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Young Frankenstein Movie Review

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1974 – Mel Brooks –

Mel Brooks is the master of some of the finest spoofs of serious movies ever done. High Anxiety lampoons Vertigo and Hitchcock, Spaceballs takes on Star Wars, Blazing Saddles skewers Virginia City and just about every western filmed between 1950 and 1970. Spoofing the original Karloffian Frankenstein as well as The Bride and other sequels, Young Frankenstein, which appeared after Blazing Saddles, ranks with it and The Producers among Brooks' very best films.

In it, young Dr. Frankenstein (pronounced FRONK-in-steen and played deftly by the very funny Gene Wilder) is teaching medicine in the U.S. when he is informed by Herr Falkstein (Richard Haydn) that he has inherited his grandfather's estate in Transylvania. He leaves to claim his inheritance, not believing his ancestor's conviction that the dead can be reanimated. Once there, he gives in to the physican's temptation to play God, reads in an old journal that dead flesh can be revived, and attempts it. But his random collection of living body parts produces a seven-foot monster (Peter Boyle) with a very weak brain. Brooks worked on the look of the film seemingly as much as on the jokes. Not only did the production get to use the laboratory equipment from the original Frankenstein film (the props having been stored, it seems, in a garage), but the black-and-white photography also beautifully captures the sheen of classic movies. This rich photography even contributes to the comic spirit; because the film looks so authentically classic, it becomes funnier to see the outrageous antics that erupt in such a setting. The introduction of the monster to the village and the unexpected dance number in formal attire that follows is just one scene that richly benefits from the carefully crafted photography and the long camera shots. This emphasis on style takes away any bitterness to the comedy and even makes the film a tribute of sorts to the classic horror films of the 1930s. Brooks has often acknowledged such to be his intention.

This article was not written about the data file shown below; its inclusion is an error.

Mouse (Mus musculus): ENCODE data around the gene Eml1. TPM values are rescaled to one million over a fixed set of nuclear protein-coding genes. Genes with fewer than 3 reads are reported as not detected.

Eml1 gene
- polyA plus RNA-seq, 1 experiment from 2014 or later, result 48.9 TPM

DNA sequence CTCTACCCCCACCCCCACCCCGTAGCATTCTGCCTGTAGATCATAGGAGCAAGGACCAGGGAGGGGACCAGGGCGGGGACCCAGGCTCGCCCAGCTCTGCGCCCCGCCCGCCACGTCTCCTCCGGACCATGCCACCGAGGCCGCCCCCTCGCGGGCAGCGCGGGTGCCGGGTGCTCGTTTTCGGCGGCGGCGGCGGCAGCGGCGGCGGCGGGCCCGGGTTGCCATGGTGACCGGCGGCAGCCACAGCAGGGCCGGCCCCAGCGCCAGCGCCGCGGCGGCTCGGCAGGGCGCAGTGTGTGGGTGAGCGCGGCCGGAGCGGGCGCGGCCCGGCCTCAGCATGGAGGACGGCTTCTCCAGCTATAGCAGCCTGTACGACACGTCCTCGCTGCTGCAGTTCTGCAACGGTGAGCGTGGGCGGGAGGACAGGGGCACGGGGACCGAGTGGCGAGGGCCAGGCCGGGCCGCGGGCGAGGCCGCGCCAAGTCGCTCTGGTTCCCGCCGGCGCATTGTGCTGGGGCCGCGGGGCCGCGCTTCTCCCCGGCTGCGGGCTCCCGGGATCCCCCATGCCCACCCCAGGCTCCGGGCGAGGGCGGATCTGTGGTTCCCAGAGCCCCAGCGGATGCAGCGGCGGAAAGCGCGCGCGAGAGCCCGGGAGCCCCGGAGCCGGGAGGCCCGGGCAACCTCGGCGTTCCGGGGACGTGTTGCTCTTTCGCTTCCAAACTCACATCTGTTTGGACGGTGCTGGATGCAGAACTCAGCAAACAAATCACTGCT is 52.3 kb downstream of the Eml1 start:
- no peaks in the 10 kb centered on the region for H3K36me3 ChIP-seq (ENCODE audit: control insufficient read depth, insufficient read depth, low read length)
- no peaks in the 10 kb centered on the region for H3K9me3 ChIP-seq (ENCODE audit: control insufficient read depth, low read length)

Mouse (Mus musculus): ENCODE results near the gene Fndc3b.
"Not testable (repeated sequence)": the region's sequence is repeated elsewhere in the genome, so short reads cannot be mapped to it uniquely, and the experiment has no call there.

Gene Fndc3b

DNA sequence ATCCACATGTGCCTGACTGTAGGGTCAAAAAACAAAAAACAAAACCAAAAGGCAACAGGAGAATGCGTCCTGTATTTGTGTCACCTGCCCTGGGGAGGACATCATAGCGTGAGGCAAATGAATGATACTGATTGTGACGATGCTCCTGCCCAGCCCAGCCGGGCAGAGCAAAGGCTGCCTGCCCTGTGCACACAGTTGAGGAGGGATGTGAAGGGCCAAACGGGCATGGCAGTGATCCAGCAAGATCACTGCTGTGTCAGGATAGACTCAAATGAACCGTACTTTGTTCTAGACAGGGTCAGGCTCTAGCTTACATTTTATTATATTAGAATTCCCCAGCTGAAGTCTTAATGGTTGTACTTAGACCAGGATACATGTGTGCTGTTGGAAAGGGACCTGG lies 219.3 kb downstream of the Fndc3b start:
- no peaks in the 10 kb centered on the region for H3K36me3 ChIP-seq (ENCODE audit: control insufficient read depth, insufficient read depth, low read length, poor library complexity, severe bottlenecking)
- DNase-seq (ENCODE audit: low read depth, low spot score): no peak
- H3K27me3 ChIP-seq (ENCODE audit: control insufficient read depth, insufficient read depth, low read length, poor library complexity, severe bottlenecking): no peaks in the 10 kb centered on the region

The heavy make-up assists the comically heavy acting. All of the performances are enjoyable, but Gene Hackman, in a scene inspired by a moment from The Bride of Frankenstein, makes his very lonely, blind hermit (with boiling soup and ladle at the ready) into one of the movie's most memorable moments.

Cast: Gene Wilder (Dr. Frankenstein), Peter Boyle (The Monster), Marty Feldman (Igor), Madeline Kahn (Elizabeth), Cloris Leachman (Frau Bluecher), Teri Garr (Inga), Kenneth Marrs (Inspector Kemp), Richard Haydn (Herr Falkstein), Gene Hackman (Harold the Blind Hermit) Screenwriter: Mel Brooks, Gene Wilder Cinematographer: Gerald Hirschfeld Composer: John Morris Producer: Michael Gruskoff MPAA Rating: PG Running Time: 98 minutes Format: VHS, LV Awards: Academy Awards, 1974: Nominations: Adapted Screenplay, Sound Box Office: $38.8M (rentals).

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